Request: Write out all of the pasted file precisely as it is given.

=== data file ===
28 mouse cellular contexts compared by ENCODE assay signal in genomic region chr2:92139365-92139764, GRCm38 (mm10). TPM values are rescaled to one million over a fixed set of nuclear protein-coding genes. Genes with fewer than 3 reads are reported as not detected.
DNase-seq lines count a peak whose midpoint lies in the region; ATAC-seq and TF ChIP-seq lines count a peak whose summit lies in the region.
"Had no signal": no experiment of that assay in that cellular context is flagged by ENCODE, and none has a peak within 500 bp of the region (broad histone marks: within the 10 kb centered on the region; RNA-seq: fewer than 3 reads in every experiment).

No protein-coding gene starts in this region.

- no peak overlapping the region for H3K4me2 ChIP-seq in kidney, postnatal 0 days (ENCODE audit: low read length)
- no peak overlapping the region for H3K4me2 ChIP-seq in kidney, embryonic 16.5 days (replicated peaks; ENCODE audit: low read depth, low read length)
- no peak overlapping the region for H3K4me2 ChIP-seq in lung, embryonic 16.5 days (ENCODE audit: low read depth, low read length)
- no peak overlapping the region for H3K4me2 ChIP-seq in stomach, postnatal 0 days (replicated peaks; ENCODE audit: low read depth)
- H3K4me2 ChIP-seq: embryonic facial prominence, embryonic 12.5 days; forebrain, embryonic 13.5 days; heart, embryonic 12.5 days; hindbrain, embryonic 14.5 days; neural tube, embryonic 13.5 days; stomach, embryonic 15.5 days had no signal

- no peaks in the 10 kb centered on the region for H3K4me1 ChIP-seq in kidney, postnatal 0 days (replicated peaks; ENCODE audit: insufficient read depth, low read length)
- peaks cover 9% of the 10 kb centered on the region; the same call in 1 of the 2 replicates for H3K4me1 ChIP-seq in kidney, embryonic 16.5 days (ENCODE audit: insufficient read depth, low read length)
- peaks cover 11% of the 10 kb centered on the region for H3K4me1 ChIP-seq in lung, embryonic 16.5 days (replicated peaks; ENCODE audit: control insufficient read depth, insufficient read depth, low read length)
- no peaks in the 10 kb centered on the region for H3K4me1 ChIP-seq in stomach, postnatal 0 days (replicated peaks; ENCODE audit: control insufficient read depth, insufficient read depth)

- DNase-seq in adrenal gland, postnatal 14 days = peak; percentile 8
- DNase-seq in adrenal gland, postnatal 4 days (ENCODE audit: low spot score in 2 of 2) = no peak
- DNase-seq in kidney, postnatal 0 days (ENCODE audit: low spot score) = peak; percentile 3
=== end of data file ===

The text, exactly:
28 mouse cellular contexts compared by ENCODE assay signal in genomic region chr2:92139365-92139764, GRCm38 (mm10). TPM values are rescaled to one million over a fixed set of nuclear protein-coding genes. Genes with fewer than 3 reads are reported as not detected.
DNase-seq lines count a peak whose midpoint lies in the region; ATAC-seq and TF ChIP-seq lines count a peak whose summit lies in the region.
"Had no signal": no experiment of that assay in that cellular context is flagged by ENCODE, and none has a peak within 500 bp of the region (broad histone marks: within the 10 kb centered on the region; RNA-seq: fewer than 3 reads in every experiment).

No protein-coding gene starts in this region.

- no peak overlapping the region for H3K4me2 ChIP-seq in kidney, postnatal 0 days (ENCODE audit: low read length)
- no peak overlapping the region for H3K4me2 ChIP-seq in kidney, embryonic 16.5 days (replicated peaks; ENCODE audit: low read depth, low read length)
- no peak overlapping the region for H3K4me2 ChIP-seq in lung, embryonic 16.5 days (ENCODE audit: low read depth, low read length)
- no peak overlapping the region for H3K4me2 ChIP-seq in stomach, postnatal 0 days (replicated peaks; ENCODE audit: low read depth)
- H3K4me2 ChIP-seq: embryonic facial prominence, embryonic 12.5 days; forebrain, embryonic 13.5 days; heart, embryonic 12.5 days; hindbrain, embryonic 14.5 days; neural tube, embryonic 13.5 days; stomach, embryonic 15.5 days had no signal

- no peaks in the 10 kb centered on the region for H3K4me1 ChIP-seq in kidney, postnatal 0 days (replicated peaks; ENCODE audit: insufficient read depth, low read length)
- peaks cover 9% of the 10 kb centered on the region; the same call in 1 of the 2 replicates for H3K4me1 ChIP-seq in kidney, embryonic 16.5 days (ENCODE audit: insufficient read depth, low read length)
- peaks cover 11% of the 10 kb centered on the region for H3K4me1 ChIP-seq in lung, embryonic 16.5 days (replicated peaks; ENCODE audit: control insufficient read depth, insufficient read depth, low read length)
- no peaks in the 10 kb centered on the region for H3K4me1 ChIP-seq in stomach, postnatal 0 days (replicated peaks; ENCODE audit: control insufficient read depth, insufficient read depth)

- DNase-seq in adrenal gland, postnatal 14 days = peak; percentile 8
- DNase-seq in adrenal gland, postnatal 4 days (ENCODE audit: low spot score in 2 of 2) = no peak
- DNase-seq in kidney, postnatal 0 days (ENCODE audit: low spot score) = peak; percentile 3